space digest

July 20-26

Launches of Soyuz TMA-17M spaceship, WGS-7 spacecraft, two BeiDou-M satellites, termination of Cyclone-4 project, and many more in our weekly space digest!

Photo of the Week

NASA camera on the Deep Space Climate Observatory (DSCOVR) spacecraft has taken image of the Earth from one million miles away. Credit: NASA
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Quote of the Week

"It just goes to show that rockets are a fundamentally difficult thing. Generally, when there is an idiomatic expression about something, there's a reason for it." Elon Musk, SpaceX CEO, talking about the expression "it's as hard as rocket science", which can be addressed not just to his company's Falcon 9 recent failure, but also to Cygnus and Progress failed cargo missions to the ISS

On July 20 SpaceX held a press-conference, where Elon Musk told about preliminary investigation results of CRS-7 mission failure. Thus, "preliminary analysis suggests the overpressure event in the upper stage liquid oxygen tank was initiated by a flawed piece of support hardware (a “strut") inside the second stage." The strut that believed to have failed was designed "to handle 10,000 lbs of force, but failed at 2,000 lbs, a five-fold difference. "

SpaceX informed that "Dragon spacecraft not only survived the second stage event, but also continued to communicate until the vehicle dropped below the horizon and out of range". It was emphasized that Dragon could have been even saved if an on-board software had been programmed to activate the parachute system during an abort. According to Musk, flights of Falcon 9 will resume no earlier than September.

Brazil cancels joint rocket launch program with Ukraine

Official: on July 16 Brazilian Minister of External Relations Mauro Vieira sent a letter to Ukrainian Ambassador Rostyslav Tronenko, in which Brazil denounced rocket launch program Treaty with Ukraine. The Treaty - 'Treaty between the Federal Republic of Brazil and Ukraine on long-term cooperation in utilization of the Cyclone-4 launch vehicle at the Alcantara Launch Center' - was signed by the countries' ministers in October 2003.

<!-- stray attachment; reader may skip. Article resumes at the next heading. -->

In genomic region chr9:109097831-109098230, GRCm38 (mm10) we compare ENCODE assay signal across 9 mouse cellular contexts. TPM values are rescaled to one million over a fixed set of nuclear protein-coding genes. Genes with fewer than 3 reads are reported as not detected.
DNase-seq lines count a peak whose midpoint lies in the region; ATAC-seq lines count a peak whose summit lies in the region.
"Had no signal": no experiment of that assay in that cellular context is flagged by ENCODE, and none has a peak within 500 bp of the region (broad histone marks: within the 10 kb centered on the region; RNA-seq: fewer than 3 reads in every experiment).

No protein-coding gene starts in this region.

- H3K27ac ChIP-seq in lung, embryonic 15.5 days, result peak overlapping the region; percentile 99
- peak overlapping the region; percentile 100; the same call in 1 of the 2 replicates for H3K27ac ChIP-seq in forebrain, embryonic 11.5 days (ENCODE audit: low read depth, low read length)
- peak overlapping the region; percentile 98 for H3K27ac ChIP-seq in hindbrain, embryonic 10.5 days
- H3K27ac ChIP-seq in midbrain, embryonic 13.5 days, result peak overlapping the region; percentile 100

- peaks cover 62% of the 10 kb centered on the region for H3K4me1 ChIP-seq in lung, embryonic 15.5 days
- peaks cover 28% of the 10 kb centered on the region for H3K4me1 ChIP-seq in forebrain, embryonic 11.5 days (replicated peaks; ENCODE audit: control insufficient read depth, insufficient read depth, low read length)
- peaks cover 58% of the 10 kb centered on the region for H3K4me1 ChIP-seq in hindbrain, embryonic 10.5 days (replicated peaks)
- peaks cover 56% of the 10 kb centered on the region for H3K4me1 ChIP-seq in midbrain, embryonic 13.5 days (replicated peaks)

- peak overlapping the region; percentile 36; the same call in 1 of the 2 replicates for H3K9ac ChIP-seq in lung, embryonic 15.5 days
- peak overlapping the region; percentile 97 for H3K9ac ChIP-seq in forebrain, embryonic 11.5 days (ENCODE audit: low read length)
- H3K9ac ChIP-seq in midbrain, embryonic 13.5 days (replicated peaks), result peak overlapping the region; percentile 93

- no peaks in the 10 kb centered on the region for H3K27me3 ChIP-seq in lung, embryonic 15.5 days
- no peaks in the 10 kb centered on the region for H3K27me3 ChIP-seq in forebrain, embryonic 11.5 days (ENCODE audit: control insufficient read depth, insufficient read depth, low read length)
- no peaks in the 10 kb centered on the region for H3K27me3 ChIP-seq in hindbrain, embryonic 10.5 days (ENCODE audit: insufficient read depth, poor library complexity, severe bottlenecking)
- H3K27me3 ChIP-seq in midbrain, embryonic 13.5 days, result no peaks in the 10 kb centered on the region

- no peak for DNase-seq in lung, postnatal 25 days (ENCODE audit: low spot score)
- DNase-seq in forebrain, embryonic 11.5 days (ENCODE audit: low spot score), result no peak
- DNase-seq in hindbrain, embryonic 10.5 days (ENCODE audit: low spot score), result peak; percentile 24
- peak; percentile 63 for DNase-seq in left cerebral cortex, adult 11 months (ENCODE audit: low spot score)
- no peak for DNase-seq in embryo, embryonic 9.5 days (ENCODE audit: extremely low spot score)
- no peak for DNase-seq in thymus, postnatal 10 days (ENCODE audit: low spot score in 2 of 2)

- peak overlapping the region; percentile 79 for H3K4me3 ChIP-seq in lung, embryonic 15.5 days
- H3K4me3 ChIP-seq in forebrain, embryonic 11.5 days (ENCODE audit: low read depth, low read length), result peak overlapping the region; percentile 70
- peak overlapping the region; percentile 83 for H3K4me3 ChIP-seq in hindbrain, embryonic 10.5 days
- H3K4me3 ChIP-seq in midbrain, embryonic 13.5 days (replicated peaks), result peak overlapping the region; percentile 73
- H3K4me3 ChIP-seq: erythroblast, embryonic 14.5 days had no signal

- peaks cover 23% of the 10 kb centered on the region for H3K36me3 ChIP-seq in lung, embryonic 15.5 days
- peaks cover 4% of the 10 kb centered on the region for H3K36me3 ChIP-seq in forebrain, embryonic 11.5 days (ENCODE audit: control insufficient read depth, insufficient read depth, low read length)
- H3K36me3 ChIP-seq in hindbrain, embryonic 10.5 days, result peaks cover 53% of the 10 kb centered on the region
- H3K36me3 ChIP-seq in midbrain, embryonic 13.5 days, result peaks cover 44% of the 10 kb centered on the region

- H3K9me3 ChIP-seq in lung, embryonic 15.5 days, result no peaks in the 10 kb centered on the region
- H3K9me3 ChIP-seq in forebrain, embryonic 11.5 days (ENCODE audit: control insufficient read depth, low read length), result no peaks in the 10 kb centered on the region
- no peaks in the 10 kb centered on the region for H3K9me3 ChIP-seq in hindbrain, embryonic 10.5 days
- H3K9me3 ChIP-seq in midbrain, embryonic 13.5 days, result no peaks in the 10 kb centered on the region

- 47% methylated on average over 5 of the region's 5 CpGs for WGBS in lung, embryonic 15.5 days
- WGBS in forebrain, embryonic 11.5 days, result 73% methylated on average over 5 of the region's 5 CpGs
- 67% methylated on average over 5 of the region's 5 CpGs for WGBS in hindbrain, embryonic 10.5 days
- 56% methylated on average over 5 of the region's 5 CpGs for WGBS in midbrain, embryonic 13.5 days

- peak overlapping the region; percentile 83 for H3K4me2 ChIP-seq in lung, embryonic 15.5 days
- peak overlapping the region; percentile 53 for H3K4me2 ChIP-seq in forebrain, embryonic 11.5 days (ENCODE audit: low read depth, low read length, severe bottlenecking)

The Treaty established a bi-national company Alcantara Cyclone Space (ACS), responsible for the Cyclone-4 program implementation. Recently Oleg Uruskyi, Chairman of the State Space Agency of Ukraine, estimated contributions to the ACS capital at about $235 million from each Party. Notably, the Treaty does not possess a procedure of settlement of disputes. This fact means it is very likely that Brazil and Ukraine will face long legal battle.

Full-scale model of Cyclone-4 rocket's first and second stages at Yuzhmash plant. Credit: Yuzhmash
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  • On July 22 Roscosmos conducted successful launch of Soyuz-FG launch vehicle carrying Soyuz TMA-17M crewed spaceship with 3 cosmonauts of the Expedition 44/45 to the ISS. The spacecraft with Commander Oleg Kononeko (Roscosmos), flight engineers Kimiya Yui (JAXA) and Kjell Lindgren (NASA) took a 6-hour ride to the station, where they joined Gennady Padalka, Mikhail Korniyenko and Scott Kelly.
  • On July 24 ULA conducted successful launch of Delta IV Medium+ 5,4 with the seventh Wideband Global SATCOM (WGS-7) mission for the US Air Force from Cape Canaveral. WGS system is a constellation of highly capable military communications satellites. Reported to cost $566 million, the latest satellite was built by Boeing Defense on BSS-702 platform. It weight near 6 tons and is fitted with X- and Ka-band beams.